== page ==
horses, farming, subdivision, investment - 10% mor- 
tgage if qualified. E Windsor & Millstone $199,000 
RESTAURANT WITH LIQUOR LICENSE! Seats ap- 
proximately 300 Excellent building, good business. 
Washington Township 

MUST CLOSE ESTATE. 23 industrial acres with 
truckers' garage, all utilities, R R siding 
CLARKSVILLE ROAD. 20 acres zoned ROM-4, 
suitable for offices or industrial park. Also, 64.35 acres 
across road from above, zoned R-l. Available at 

$18.O0O& $12,000 per acre 
EXCELLENT INVESTMENT. 11.2 acres in East Win- 
dosr 530' frontage on Route 571 zoned industrial of- 
fice. $85,000 
GET IN ON THE GROUND FLOOR in valuable, ex- 
plosive area with minimum investment! Commercial 
on Route 1 "Princeton" address Incredible location 4 
exposure Handsome, level l'~ acres in West Windsor 
Township with restored farmhouse, etc. Suitable for 
restaurant, professional offices, etc $180,000 

4.5 ACRES IN KINGSTON — Zoned residential. Pro- 
fessional office use allowed in dwelling. $65,000 

RENTALS 

PRIME OFFICE space in center of Hightstown Close 
to N.J Turnpike & Rtes 130 & 33 Warehouse space, 
shop area and dock available Very reasonable rent! 

ui.ooo SQ. FT. of newly refurbished office space on Rte 
130 in Washington Township Will subdivide 

STORE & first FLOOR office space avail in 
Hightstown Excellent terms 

RENTAL ■ 2 bedroom townhouse in Princeton Borough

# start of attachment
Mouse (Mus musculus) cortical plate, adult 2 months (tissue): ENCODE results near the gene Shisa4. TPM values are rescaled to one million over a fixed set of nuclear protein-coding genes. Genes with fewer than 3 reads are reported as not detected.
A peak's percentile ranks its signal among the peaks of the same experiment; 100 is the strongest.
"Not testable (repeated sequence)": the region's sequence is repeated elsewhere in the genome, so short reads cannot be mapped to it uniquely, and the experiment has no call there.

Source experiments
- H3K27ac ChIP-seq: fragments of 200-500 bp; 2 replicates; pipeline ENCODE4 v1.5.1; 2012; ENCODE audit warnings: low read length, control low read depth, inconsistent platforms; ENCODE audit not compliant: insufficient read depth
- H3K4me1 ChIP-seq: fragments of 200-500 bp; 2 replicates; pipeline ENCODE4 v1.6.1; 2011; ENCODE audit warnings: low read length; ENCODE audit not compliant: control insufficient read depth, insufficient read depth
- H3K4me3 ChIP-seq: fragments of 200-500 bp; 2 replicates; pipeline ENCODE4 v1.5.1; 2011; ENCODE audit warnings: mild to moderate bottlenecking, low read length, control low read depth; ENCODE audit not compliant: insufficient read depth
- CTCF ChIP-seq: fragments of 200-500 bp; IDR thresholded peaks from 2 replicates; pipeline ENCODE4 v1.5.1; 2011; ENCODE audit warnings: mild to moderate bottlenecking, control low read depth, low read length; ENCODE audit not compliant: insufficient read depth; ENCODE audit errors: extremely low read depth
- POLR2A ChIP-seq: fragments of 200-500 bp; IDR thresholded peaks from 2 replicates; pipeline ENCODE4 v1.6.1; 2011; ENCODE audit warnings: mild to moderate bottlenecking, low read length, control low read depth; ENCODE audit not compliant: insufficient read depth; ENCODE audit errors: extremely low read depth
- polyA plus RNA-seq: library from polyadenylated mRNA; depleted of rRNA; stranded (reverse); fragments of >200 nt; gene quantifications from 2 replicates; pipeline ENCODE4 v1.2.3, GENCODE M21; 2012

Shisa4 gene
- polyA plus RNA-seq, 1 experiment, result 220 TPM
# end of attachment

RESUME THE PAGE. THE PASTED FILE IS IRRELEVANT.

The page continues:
$565 per month 




ATTRACTIVE 5 bedroom townhouse in heart of 
Princeton featuring a large living room with fireplace, 
lovely dining room, big kitchen, den and 3' 2 baths 
Very good condition JUST LISTED! $168,500 

OLD FARM HOUSE + 29 ACRES - Millstone 
Township Eight bedrooms, two kitchens, two baths 
Workers bungalow, eggroom and garage. Owner mor- 
tgage for qualified buyer with 15-20 percent down 

$125,000 
TO CLOSE ESTATE - Victorian with 6 apartments 
and office space on 3 4 acres in Hightstown Excep- 
tional financing available to qualified buyer Substan- 
tial price reduction! $179,900 

COUNTRIFIED LIVING in Roosevelt 3 bedroom 
ranch, living room, eat-in kitchen, front and rear por- 
ches, and attached garage $58,900 

BEAUTIFULLY DECORATED TOWNHOUSE with 
finished basement JUST LISTED in East Windsor 3 
bedrooms. 2" 3 baths Move-in condition $;.i,500 



— — 



OUR COMPETENT STAFF CAN SHOW VOL ANY PROPERTY IN THE AREA - CALL ANYTIME. 



^^■■■■^■KSiSSS 




ton 

ASSOCIATES 

246 NASSAU STREET • PRINCETON NEW JERSEY 



609 - 737-9550 

REALTORS 
609-921-1550 



■?.*-*£ 



"»VY 



- \*t» 



v^^pr* 



A«jU 



fr/^ 






PRINCETON TOWNSHIP. A very special property, lovely trees and sweep- 
ing lawn. The house, with 4 spacious bedrooms, has a very attractive living 
room with fireplace, den or study, dining room and great modern kitchen, 
plus large patio, full basement and 2-car garage $1 81 ,000 



PRINCETON BOROUGH. The perfect 3 bedroom, 2 full bath house with 
wonderful features such as custom kitchen, garden room, fireplace, 
special lighting and more. $139,900 




PRINCETON TOWNSHIP This Wilson Road contemporary has been 
redone from top to bottom — painted, carpeted and vacant for immediate 
occupancy. We have even reduced the price on this 4 bedroom, 2 bath